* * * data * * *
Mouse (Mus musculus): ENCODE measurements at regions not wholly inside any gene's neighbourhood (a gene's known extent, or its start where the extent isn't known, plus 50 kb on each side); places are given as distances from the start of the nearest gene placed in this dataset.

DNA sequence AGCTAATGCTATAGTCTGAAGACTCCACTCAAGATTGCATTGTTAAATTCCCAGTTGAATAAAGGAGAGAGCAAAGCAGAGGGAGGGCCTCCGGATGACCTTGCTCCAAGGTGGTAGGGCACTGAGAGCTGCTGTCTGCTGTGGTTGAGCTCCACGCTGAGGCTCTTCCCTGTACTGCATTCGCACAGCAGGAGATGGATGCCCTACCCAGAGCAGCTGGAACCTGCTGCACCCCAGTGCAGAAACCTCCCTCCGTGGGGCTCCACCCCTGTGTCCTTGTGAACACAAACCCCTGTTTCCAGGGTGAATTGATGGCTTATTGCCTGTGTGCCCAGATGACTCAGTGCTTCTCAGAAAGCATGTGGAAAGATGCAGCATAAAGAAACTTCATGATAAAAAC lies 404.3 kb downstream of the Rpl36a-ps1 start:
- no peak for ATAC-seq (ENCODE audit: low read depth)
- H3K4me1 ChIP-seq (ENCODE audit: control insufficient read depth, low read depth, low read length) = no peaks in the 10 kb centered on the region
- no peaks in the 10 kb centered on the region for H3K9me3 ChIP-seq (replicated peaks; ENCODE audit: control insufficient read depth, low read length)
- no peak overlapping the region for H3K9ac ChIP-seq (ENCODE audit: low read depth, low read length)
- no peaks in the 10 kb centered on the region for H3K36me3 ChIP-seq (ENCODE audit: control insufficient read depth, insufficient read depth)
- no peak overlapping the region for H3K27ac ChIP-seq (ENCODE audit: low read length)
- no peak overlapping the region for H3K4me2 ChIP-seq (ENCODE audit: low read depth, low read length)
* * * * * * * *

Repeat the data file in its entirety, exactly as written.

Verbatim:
Mouse (Mus musculus): ENCODE measurements at regions not wholly inside any gene's neighbourhood (a gene's known extent, or its start where the extent isn't known, plus 50 kb on each side); places are given as distances from the start of the nearest gene placed in this dataset.

DNA sequence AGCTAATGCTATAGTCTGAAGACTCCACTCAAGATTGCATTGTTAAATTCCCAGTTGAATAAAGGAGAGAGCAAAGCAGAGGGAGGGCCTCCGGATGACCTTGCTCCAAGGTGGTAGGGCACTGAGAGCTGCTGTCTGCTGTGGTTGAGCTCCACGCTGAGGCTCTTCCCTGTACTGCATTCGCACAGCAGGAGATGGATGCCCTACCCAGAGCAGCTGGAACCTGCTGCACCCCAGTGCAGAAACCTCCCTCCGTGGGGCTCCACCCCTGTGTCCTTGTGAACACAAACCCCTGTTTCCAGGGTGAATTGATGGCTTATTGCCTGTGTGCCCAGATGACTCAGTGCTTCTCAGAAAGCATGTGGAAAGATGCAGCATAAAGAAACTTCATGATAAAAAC lies 404.3 kb downstream of the Rpl36a-ps1 start:
- no peak for ATAC-seq (ENCODE audit: low read depth)
- H3K4me1 ChIP-seq (ENCODE audit: control insufficient read depth, low read depth, low read length) = no peaks in the 10 kb centered on the region
- no peaks in the 10 kb centered on the region for H3K9me3 ChIP-seq (replicated peaks; ENCODE audit: control insufficient read depth, low read length)
- no peak overlapping the region for H3K9ac ChIP-seq (ENCODE audit: low read depth, low read length)
- no peaks in the 10 kb centered on the region for H3K36me3 ChIP-seq (ENCODE audit: control insufficient read depth, insufficient read depth)
- no peak overlapping the region for H3K27ac ChIP-seq (ENCODE audit: low read length)
- no peak overlapping the region for H3K4me2 ChIP-seq (ENCODE audit: low read depth, low read length)